Re: Using photographs in documentation

Subject: Re: Using photographs in documentation
From: David Neeley <dbneeley -at- gmail -dot- com>
To: techwr-l -at- lists -dot- techwr-l -dot- com
Date: Tue, 05 Apr 2011 12:32:59 +0300

The other suggestions regarding file formats are quite good. On that score, the only thing I would emphasize is to consider carefully the original photograph and its file format...and, if that is appropriate for your purposes, stay with it. As someone said, many cameras already produce the originals in .jpg.

The largest problem with most cameras is that they are far higher res than you can use.

However, with all of that as a starting point, I find a huge difference is in the creation of the original photos. Many years ago, I was called in as a consultant for the first effort at Xerox to incorporate digital photos into printer service documentation. In that case, as you may imagine most of the pieces inside a large laser printer happen to be shiny metal--and getting any sort of contrast or decent lighting was a serious problem.

Also, it is common for installation manuals to have photographs which may contain far more information than the installer needs for a particular step. More extreme cropping, on the other hand, may yield detail photos that are difficult to look at and immediately place in context of the actual equipment. Several techniques can make that much simpler--such as placing a small mask over the immediate area of concern, and darkening the rest of the image so the eye is drawn to the sharp and clear detail, while the darker areas around it are still present in enough detail to easily see the context of the location of the particular item called for in that step.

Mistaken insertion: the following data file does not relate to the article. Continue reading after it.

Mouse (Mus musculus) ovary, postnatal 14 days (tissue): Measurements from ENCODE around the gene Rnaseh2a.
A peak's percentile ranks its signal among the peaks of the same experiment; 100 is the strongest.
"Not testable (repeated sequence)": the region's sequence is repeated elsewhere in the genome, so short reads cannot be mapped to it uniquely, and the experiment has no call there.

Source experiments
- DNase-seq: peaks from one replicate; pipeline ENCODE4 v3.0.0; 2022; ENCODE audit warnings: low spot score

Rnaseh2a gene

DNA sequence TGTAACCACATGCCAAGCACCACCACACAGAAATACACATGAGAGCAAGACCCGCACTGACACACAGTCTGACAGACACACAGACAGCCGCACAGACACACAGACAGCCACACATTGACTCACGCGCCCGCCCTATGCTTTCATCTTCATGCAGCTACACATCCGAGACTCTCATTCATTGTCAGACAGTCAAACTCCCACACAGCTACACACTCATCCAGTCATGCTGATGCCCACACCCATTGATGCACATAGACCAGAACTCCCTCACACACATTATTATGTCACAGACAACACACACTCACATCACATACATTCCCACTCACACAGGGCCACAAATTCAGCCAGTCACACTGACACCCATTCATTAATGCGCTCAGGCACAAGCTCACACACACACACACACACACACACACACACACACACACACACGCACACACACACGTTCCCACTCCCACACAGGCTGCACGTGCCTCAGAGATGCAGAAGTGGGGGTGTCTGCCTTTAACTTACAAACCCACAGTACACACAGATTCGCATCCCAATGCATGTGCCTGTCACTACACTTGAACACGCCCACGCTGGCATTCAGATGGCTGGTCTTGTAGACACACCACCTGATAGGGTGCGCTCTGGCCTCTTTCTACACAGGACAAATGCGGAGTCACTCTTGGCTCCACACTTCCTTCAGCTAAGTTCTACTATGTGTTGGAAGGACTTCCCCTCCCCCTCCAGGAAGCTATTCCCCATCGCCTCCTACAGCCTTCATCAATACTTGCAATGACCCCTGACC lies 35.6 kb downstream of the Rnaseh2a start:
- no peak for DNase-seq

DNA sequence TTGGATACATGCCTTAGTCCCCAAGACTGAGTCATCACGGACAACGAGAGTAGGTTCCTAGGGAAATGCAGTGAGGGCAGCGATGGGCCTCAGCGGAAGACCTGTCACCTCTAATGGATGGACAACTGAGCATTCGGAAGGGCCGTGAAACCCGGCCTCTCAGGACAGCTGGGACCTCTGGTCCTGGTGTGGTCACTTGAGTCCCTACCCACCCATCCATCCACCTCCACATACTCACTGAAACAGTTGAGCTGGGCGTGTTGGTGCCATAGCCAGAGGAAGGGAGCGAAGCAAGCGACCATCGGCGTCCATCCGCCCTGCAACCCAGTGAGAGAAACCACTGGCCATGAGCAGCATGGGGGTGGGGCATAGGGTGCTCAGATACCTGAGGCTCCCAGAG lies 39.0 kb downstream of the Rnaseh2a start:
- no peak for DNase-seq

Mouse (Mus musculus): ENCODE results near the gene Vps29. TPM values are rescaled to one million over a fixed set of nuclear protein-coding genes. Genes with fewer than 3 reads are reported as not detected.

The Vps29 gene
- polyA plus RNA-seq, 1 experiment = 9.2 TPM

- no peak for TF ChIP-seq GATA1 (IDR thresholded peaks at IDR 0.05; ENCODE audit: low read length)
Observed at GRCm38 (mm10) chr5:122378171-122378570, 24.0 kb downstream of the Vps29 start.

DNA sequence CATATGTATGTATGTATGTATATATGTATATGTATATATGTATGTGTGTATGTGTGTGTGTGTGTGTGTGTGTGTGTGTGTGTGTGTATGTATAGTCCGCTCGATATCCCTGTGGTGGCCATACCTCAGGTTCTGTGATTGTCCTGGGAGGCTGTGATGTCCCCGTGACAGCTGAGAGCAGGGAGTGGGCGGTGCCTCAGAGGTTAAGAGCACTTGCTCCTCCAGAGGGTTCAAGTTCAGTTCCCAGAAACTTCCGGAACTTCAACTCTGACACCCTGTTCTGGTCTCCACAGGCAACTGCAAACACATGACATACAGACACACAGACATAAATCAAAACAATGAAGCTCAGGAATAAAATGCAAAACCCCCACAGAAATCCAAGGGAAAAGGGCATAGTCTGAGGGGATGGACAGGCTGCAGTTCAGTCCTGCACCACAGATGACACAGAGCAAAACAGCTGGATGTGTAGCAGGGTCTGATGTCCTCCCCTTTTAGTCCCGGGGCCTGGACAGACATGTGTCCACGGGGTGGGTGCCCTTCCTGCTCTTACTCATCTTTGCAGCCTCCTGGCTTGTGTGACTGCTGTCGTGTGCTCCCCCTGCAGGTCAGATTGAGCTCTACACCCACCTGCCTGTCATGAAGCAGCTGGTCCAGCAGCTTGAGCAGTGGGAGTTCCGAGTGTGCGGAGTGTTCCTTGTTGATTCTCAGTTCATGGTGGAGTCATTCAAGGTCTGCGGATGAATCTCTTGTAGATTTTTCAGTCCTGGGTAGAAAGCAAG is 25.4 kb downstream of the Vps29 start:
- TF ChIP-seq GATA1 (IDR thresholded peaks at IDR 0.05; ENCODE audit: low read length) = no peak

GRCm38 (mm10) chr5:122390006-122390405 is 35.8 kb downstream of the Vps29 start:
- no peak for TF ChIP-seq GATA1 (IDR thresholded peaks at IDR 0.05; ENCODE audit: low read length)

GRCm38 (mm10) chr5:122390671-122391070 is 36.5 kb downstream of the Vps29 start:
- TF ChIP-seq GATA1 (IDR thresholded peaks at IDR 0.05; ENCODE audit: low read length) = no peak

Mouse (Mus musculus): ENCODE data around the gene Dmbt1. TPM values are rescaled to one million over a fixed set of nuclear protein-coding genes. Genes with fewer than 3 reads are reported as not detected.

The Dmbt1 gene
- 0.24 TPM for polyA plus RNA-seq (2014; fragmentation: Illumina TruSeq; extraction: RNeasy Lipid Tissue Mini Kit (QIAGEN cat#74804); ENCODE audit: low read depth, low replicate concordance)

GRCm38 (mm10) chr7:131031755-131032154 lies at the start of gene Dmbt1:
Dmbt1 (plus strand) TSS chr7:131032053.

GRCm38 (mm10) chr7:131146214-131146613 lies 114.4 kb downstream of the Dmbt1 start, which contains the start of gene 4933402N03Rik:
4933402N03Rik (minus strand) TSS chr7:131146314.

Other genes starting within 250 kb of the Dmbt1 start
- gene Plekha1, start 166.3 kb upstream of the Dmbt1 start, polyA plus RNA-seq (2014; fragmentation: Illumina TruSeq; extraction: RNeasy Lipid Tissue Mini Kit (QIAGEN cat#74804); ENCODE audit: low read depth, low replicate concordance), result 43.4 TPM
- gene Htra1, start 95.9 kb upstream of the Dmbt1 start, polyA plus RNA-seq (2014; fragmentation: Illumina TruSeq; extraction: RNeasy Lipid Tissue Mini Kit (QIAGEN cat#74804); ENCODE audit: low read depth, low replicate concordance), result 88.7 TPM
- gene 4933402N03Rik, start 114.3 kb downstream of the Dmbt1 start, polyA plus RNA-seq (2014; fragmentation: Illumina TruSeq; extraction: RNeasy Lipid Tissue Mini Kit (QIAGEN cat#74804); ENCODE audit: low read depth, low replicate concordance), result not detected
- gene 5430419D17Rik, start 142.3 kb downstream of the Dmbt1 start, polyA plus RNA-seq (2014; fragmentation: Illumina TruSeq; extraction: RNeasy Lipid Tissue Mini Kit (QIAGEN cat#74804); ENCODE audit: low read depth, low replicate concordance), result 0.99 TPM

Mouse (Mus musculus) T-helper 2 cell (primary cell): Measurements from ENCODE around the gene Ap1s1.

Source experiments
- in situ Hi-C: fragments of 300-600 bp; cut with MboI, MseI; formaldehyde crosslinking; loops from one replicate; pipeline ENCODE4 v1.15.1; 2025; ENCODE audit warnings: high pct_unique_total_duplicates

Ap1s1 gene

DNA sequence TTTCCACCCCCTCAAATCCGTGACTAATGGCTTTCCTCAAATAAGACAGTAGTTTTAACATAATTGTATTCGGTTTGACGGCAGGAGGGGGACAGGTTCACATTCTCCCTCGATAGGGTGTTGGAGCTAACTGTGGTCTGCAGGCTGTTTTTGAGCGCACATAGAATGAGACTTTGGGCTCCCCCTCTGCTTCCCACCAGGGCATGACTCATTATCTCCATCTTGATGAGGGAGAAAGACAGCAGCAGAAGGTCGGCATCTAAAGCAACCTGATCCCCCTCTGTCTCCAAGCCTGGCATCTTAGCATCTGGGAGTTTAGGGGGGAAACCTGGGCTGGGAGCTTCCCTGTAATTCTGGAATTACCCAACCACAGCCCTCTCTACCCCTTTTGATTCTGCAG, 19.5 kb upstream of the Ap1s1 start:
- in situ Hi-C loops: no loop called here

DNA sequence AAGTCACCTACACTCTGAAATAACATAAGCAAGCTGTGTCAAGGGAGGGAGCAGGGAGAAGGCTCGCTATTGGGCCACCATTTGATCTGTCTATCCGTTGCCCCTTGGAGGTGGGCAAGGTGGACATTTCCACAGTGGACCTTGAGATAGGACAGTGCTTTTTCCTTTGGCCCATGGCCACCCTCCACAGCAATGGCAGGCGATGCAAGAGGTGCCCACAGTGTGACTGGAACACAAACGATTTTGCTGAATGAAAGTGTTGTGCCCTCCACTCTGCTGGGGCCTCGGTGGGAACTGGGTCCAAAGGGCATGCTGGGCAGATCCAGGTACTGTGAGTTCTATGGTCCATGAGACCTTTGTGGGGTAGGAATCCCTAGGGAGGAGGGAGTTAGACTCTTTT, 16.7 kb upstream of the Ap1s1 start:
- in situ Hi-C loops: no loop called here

Another method I've seen work quite well is to have a large establishing shot with call-outs leading not only to textual information but also to small "balloons" of larger-size detail of particular areas the text describes. The call-outs give the positioning info the installer needs, while the detailed images clearly illustrate the steps to be performed at that point.

Of course, if this is all to be viewed on an Internet or intranet site through a browser, it is also quite feasible to use roll-overs that pop up the detailed steps and detail views. That way, the basic image simply has strategically-placed numbers that the user either rolls over or clicks on to bring up the further details; the sequence of the numbering shows the order they are to follow.

You could also embed short video clips especially of any particularly important steps to be performed--in other words, you may wish to get the maximum use of the medium you are using, not simply to create an electronic document that would have little advantage over a printed manual.

David
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